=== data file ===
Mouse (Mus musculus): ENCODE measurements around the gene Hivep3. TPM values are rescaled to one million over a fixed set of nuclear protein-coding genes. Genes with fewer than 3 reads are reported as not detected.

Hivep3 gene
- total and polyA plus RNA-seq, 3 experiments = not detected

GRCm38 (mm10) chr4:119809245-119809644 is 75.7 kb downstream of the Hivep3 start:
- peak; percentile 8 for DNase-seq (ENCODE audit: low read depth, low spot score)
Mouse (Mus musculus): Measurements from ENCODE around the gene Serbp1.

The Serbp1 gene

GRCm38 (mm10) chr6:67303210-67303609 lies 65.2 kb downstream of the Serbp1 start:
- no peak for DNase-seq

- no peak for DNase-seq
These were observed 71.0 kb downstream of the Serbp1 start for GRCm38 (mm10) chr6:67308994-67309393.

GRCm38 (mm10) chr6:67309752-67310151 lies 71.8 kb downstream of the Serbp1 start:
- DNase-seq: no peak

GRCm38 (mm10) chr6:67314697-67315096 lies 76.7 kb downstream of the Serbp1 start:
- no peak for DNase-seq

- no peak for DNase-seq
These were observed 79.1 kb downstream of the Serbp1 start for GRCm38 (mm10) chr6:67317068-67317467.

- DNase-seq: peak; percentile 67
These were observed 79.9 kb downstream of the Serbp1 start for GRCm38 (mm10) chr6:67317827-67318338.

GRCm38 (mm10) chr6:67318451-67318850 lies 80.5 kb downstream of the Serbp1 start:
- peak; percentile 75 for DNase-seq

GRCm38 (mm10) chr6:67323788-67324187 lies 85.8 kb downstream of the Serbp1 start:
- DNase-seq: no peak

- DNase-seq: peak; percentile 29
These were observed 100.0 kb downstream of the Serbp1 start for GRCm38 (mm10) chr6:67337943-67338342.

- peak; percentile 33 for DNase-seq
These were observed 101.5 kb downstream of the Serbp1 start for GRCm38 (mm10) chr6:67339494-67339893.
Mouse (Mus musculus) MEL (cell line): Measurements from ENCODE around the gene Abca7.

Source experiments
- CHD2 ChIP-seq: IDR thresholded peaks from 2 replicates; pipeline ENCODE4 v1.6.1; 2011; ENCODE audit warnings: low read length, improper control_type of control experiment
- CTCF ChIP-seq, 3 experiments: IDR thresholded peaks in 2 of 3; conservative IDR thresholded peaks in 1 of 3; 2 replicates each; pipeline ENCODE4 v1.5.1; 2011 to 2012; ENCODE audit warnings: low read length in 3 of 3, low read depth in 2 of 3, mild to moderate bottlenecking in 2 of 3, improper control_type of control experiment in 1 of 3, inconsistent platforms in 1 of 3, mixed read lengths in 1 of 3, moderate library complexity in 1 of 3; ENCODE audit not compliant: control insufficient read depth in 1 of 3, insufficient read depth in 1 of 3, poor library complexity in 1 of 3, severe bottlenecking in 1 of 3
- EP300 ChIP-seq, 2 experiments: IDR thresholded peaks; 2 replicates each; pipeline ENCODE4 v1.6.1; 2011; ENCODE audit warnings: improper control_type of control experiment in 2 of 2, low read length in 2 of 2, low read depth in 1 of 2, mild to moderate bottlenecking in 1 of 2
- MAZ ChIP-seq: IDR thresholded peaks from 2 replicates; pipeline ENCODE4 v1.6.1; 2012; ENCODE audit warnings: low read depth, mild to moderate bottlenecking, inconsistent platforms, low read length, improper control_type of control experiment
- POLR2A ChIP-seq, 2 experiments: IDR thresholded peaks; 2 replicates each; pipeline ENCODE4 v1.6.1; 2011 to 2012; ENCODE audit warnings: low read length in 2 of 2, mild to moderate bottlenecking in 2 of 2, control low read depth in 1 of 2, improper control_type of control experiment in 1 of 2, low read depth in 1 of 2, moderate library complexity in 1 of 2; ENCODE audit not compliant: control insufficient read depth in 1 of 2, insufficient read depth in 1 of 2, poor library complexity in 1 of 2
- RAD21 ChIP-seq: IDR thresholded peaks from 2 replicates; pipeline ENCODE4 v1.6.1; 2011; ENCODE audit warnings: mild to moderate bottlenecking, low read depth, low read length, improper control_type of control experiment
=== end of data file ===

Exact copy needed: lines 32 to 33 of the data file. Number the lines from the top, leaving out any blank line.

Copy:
- EP300 ChIP-seq, 2 experiments: IDR thresholded peaks; 2 replicates each; pipeline ENCODE4 v1.6.1; 2011; ENCODE audit warnings: improper control_type of control experiment in 2 of 2, low read length in 2 of 2, low read depth in 1 of 2, mild to moderate bottlenecking in 1 of 2
- MAZ ChIP-seq: IDR thresholded peaks from 2 replicates; pipeline ENCODE4 v1.6.1; 2012; ENCODE audit warnings: low read depth, mild to moderate bottlenecking, inconsistent platforms, low read length, improper control_type of control experiment